Israel needed a way to alert its citizens about their potential exposure to others infected with COVID-19.
A Ministry of Health–approved app called HaMagen (Hebrew for the shield) sends users relevant notifications when it detects that they may have crossed paths with an infected person. The notifications include the exact time and location of the flagged meeting, and the user reviews them for accuracy.
If a user rejects a notification, they can carry on as normal. If they confirm the notification, they are directed to the Ministry of Health’s website to receive next steps and to report their confirmed exposure.
HaMagen compares users’ GPS history with geographic data of patients from the Ministry of Health. The cross-check could slow the spread of the virus, alerting people of their possible contamination long before symptoms appear (if they do at all). Asymptomatic carriers can unknowingly spread the virus and undermine efforts to contain it.
So far, over 1.5 million people have voluntarily downloaded and are using the HaMagen app in Israel. Germany, Italy, Britain, Australia, and Chile have approached the country’s Ministry of Health out of interest in the app, said deputy director general Morris Dorfman earlier this month. Tel Aviv-based GlobeKeeper developed the app and will soon roll out its own version.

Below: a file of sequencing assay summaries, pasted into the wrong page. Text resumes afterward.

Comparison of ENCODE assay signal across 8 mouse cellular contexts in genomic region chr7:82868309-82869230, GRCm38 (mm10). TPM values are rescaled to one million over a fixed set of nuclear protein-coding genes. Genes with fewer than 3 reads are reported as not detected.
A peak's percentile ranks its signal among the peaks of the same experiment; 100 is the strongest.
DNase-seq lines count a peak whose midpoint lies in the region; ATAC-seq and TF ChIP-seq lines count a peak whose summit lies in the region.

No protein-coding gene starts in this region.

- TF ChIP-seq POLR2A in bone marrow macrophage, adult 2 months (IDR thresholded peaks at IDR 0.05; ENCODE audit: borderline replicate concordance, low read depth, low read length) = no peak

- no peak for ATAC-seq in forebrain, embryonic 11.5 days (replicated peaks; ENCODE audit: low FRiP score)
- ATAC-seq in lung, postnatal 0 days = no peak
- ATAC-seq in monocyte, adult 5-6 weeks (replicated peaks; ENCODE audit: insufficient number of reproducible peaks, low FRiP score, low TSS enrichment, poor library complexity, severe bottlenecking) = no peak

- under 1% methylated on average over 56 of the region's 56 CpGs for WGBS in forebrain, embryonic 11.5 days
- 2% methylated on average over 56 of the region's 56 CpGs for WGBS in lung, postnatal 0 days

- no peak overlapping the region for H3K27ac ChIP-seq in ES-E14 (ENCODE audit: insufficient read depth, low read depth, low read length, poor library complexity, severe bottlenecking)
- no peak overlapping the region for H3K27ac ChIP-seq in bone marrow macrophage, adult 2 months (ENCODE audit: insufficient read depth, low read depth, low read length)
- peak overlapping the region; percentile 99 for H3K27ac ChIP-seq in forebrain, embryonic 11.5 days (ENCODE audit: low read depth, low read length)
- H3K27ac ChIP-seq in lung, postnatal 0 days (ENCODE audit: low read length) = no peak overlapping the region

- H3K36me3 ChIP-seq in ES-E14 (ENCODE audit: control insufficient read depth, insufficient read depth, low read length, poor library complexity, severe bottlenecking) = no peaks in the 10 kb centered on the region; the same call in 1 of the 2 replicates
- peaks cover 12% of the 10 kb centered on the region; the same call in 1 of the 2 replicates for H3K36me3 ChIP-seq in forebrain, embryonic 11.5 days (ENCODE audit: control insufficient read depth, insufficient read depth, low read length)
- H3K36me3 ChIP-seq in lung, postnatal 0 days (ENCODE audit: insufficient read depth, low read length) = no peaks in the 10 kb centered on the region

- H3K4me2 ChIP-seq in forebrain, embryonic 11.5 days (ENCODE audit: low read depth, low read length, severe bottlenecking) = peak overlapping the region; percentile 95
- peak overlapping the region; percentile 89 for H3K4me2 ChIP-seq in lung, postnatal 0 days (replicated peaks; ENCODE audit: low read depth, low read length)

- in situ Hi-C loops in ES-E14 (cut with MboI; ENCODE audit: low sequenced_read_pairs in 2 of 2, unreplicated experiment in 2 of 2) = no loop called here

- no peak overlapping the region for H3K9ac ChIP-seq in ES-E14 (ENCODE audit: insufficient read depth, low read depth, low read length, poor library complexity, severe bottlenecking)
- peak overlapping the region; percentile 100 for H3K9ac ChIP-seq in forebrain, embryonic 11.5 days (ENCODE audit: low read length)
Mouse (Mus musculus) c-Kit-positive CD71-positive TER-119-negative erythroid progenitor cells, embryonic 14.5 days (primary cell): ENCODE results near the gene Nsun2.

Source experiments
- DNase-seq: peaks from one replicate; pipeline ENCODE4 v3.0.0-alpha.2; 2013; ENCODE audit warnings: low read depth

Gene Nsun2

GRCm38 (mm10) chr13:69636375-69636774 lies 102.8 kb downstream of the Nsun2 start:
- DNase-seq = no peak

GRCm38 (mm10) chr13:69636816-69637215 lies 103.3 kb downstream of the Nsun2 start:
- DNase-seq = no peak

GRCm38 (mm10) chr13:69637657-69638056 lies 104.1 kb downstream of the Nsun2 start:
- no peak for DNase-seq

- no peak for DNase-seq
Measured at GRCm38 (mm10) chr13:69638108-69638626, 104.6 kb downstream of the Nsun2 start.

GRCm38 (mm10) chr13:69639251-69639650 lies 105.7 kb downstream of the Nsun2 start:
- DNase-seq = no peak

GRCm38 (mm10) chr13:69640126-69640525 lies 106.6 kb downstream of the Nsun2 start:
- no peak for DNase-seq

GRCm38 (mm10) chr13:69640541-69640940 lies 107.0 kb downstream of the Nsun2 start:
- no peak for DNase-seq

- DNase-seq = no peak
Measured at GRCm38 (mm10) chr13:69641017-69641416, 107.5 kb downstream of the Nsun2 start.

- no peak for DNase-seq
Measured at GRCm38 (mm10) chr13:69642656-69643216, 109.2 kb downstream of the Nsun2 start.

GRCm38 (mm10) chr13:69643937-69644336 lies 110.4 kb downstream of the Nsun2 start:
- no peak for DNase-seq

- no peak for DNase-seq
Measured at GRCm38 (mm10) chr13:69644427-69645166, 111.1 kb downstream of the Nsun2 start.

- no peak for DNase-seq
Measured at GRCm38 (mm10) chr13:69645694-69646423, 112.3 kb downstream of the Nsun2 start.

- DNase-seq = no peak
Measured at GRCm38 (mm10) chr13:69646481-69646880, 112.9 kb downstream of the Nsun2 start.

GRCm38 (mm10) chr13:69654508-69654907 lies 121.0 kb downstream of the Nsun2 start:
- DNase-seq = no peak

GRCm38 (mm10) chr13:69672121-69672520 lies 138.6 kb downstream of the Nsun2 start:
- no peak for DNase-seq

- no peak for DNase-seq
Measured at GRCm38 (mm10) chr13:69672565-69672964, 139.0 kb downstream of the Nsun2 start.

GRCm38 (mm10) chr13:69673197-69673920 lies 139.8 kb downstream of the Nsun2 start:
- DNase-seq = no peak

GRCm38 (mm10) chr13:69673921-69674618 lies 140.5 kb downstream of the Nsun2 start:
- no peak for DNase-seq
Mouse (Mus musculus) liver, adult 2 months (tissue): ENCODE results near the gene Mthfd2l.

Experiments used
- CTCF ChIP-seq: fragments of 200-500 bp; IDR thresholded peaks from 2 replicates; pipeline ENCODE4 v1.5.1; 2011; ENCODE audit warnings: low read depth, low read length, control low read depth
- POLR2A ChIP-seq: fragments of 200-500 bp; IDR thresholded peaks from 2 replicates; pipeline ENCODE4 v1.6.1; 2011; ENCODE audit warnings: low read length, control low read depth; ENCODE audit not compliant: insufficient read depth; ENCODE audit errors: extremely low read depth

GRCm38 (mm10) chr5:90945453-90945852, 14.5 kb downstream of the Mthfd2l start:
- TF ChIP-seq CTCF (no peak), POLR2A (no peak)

Israel’s success with HaMagen is another sliver in the larger question of how to balance public health concerns with individual privacy.
The Chinese government, for example, required its citizens to download similar software. The app told citizens whether they were allowed into public spaces or if they needed to self-isolate. It set a troubling precedent for automated social control because some of the data was sent to the police. Also, the classification process was opaque, leaving people bewildered when they were ordered to enter quarantine without an explanation.
Currently, Google and Facebook are considering analyzing their users’ collective movements to determine how the coronavirus is spreading over the US. While the data would remain anonymous, its use still raises questions of ethics surrounding government surveillance and the way that large tech companies are using user data.